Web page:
A typical RNAi workflow consists of transfecting siRNAs into a desired cell line, measuring target mRNA knockdown, and observing the resulting phenotype. Optimization of each step is critical to the success of the experiment, and should include a determination of appropriate time points for observation of both mRNA knockdown and the appearance of the resulting phenotypic response. There may be a delay between the two. Optimal timing can be influenced by factors such as the gene target, siRNAs used, cell line, and specific phenotypic assays. In this report, Applied Biosystems scientists investigated the duration of an expected phenotype in parallel with measuring mRNA knockdown at various time points after siRNA transfection.

Optimize Timing of the Phenotypic Assay After Transfection

The Aurora kinases have been found to be important regulators in a number of cell cycle events including mitosis [1–3]. For these experiments, Ambion® Silencer® Select siRNAs for human Aurora kinase A (AurkA) and Aurora kinase B (AurkB) were transfected into HeLa cells. Both siRNAs induced potent mRNA knockdown and exhibited a strong phenotype, which was pronounced on day 3 post-transfection and still evident through day 10 (Figure 1, data shown through day 6 only). The cells’ nuclei increased more than 2-fold in size and became multinuclear in appearance. Under visible light, cells transfected with siRNAs targeting AurkA and AurkB appeared larger when compared to negative control siRNA-treated cells or nontreated cells. To confirm the phenotype, cells were harvested and stained with Alexa Fluor® 594 phalloidin and mounted using VECTASHIELD® with DAPI at selected time points. The observed phenotypes were entirely consistent with an inhibition of Aurora-kinase activity [4]. Transfection of nontargeting negative control siRNA and siRNA to an unrelated gene, the cholesterol biosynthesis enzyme 3-hydroxy-3-methylglutaryl-Coenzyme A reductase (HMGCR), did not result in enlarged nuclei, providing further evidence that the observed phenotype is specific to the inhibition of Aurora kinases.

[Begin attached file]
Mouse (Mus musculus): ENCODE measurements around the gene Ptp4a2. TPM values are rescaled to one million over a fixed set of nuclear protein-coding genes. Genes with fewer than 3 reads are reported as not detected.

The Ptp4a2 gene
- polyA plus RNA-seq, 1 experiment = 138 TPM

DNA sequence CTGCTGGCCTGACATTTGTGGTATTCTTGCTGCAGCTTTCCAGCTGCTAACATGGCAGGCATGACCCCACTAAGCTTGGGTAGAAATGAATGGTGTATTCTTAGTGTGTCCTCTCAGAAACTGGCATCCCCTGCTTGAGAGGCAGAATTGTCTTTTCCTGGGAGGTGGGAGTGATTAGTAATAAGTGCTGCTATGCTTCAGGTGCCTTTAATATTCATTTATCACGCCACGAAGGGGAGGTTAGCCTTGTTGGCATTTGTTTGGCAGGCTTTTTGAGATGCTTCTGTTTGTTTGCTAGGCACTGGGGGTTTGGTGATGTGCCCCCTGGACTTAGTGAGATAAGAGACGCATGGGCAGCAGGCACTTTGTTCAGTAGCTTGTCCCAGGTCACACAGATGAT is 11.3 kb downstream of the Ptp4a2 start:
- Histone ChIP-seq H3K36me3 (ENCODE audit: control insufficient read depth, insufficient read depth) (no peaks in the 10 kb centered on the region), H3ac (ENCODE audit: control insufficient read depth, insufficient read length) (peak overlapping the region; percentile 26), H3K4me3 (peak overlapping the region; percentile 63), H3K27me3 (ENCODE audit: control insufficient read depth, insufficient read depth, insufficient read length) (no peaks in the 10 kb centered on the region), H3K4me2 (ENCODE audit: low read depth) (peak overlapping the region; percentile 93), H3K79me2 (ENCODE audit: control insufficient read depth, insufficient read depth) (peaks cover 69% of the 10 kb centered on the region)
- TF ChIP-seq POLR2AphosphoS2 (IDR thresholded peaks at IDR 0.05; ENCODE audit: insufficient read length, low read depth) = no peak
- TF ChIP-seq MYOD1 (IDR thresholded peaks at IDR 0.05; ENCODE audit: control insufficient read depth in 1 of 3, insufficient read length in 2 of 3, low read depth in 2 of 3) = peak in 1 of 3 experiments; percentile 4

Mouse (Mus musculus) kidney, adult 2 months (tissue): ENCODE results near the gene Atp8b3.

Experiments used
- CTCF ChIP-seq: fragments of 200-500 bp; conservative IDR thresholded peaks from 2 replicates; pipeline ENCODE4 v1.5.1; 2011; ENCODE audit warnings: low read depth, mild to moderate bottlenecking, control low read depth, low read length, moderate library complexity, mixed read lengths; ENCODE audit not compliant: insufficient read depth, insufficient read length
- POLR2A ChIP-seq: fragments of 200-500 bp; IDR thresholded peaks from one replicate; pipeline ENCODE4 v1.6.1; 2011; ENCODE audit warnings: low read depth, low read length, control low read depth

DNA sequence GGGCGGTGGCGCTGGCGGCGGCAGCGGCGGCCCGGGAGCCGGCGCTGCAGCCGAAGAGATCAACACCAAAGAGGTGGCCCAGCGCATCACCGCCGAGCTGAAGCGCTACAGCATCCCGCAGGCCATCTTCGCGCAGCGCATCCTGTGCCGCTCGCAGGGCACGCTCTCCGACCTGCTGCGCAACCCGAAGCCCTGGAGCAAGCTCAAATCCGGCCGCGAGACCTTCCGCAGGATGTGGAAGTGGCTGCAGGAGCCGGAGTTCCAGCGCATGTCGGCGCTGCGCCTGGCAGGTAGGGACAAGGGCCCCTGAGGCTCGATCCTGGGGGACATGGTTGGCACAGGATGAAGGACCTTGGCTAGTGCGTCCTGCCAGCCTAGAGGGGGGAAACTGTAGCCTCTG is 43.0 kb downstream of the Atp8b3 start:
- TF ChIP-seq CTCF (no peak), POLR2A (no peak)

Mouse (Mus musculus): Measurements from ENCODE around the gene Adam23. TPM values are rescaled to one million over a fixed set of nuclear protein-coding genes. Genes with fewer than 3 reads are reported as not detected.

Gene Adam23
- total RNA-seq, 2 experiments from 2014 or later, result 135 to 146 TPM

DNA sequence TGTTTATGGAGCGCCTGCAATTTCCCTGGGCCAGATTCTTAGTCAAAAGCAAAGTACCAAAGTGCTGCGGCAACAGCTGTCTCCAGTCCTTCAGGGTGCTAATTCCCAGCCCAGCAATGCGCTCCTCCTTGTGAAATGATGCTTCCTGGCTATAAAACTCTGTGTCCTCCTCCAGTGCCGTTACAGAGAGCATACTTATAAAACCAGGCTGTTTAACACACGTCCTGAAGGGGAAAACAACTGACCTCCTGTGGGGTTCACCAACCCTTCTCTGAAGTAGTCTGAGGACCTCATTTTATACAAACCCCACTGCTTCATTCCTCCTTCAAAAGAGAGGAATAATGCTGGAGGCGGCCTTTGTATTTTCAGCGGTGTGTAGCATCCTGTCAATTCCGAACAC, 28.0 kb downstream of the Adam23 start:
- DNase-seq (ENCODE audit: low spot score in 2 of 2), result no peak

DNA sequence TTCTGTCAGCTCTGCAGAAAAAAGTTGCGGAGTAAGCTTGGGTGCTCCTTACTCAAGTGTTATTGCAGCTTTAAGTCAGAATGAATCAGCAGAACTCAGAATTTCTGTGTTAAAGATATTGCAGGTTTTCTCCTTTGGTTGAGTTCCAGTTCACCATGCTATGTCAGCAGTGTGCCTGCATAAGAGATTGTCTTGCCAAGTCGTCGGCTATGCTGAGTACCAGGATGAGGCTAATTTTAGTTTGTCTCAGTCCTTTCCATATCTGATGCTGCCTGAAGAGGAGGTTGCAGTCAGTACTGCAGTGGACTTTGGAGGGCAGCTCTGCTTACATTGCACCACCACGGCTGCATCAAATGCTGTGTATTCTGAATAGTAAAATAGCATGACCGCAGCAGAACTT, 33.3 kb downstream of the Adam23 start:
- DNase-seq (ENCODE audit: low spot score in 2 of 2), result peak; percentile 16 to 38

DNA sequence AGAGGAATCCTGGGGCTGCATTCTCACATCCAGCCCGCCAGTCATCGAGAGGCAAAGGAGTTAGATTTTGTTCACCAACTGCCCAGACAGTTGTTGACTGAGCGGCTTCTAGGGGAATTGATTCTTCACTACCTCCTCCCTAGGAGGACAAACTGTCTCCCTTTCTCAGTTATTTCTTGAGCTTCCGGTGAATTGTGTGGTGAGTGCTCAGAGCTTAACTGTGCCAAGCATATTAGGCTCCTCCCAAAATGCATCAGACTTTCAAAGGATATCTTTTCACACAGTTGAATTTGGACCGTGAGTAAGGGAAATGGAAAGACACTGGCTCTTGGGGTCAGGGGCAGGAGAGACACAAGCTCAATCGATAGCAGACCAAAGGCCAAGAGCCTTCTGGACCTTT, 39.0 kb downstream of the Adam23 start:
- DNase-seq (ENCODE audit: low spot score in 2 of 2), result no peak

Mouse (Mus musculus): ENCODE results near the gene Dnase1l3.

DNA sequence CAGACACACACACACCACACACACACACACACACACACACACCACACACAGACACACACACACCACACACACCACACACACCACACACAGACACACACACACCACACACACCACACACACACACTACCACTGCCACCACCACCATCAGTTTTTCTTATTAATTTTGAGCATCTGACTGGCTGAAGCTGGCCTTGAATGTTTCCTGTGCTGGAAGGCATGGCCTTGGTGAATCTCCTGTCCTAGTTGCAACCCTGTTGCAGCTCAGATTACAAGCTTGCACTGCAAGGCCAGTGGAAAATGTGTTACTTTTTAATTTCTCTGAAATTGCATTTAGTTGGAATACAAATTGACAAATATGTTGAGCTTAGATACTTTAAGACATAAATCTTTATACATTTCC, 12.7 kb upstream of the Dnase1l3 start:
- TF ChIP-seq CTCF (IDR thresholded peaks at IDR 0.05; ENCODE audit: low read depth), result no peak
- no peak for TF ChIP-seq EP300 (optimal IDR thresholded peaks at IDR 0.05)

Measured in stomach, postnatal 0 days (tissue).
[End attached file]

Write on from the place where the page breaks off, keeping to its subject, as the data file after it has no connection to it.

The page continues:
Figure 1. mRNA Knockdown and Phenotypic Changes Induced by siRNAs Targeting AurkA and AurkB.
HeLa cells were transfected with 5 nM siRNAs targeting AurkA or AurkB in duplicate. In one set, cells were stained with Alexa Fluor® 594 phalloidin (red, stains actin) and mounted using VECTASHIELD® with DAPI (blue, stains nuclei). In another set, real-time RT-PCR was performed using the TaqMan® Gene Expression Cells-to-CT™ Kit. Knockdown data were calculated relative to cells transfected with Ambion® Silencer® Select Negative Control #1 siRNA.

In contrast to the timing of phenotypic changes, maximal mRNA knockdown was observed on day 2 post-transfection. This is typical for siRNA experiments. Maximal mRNA knockdown is often seen 24–48 hours after transfection, while maximal protein and phenotypic responses typically require 48–96 hours. This lag in phenotypic response is due to the fact that potent siRNAs induce a rapid reduction in target mRNA levels and protein synthesis, but do not affect the quantity or turnover rate of protein.
As researchers use RNAi to understand gene function, analyze pathways, validate targets and develop therapeutics, it is important to optimize each key step in the experiment. In addition to validating the siRNAs and optimizing the delivery method used for a particular experimental system, it is crucial to measure RNAi effects at optimal time point(s) after transfection. In the experiment shown here, day 3 was the optimal time of harvest for phenotypic readout and it persisted through day 10. This timeline lagged behind that of maximal mRNA knockdown, which occurred on day 2.

Scientific Contributors:
Angie Cheng, Mu Li, Alexander (Sasha) Vlassov, Susan Magdaleno • Applied Biosystems Inc., Austin, TX